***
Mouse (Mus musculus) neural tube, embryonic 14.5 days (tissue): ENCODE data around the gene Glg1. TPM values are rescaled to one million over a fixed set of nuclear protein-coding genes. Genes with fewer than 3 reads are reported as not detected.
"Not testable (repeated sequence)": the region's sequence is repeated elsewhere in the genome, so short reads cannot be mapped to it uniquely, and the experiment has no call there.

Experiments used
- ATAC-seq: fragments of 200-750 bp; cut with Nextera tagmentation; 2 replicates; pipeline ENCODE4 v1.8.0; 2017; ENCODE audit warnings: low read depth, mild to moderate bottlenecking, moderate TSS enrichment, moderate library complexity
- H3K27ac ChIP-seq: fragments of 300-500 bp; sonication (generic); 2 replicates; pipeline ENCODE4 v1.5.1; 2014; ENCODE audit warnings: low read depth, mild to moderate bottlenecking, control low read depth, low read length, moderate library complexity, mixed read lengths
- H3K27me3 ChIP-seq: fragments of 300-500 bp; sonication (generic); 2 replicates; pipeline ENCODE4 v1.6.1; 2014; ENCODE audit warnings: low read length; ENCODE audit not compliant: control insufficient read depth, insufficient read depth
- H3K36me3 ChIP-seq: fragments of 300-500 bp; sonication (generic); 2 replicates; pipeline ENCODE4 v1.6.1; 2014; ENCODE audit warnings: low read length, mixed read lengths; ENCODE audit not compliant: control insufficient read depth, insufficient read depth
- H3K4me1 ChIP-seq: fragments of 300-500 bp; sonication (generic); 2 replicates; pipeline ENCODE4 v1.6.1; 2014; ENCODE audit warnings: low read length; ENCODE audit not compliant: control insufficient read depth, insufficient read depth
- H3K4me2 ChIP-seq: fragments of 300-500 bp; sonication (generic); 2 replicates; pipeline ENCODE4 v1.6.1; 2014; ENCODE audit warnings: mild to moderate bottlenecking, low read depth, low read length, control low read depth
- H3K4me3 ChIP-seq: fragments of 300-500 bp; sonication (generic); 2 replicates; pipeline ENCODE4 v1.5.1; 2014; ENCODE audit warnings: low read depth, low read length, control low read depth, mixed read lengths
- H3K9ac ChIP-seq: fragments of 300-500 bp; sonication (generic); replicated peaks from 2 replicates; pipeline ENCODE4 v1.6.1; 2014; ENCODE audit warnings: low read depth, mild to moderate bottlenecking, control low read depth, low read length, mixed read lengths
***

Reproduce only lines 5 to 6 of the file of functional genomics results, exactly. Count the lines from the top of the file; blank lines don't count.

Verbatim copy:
- H3K27ac ChIP-seq: fragments of 300-500 bp; sonication (generic); 2 replicates; pipeline ENCODE4 v1.5.1; 2014; ENCODE audit warnings: low read depth, mild to moderate bottlenecking, control low read depth, low read length, moderate library complexity, mixed read lengths
- H3K27me3 ChIP-seq: fragments of 300-500 bp; sonication (generic); 2 replicates; pipeline ENCODE4 v1.6.1; 2014; ENCODE audit warnings: low read length; ENCODE audit not compliant: control insufficient read depth, insufficient read depth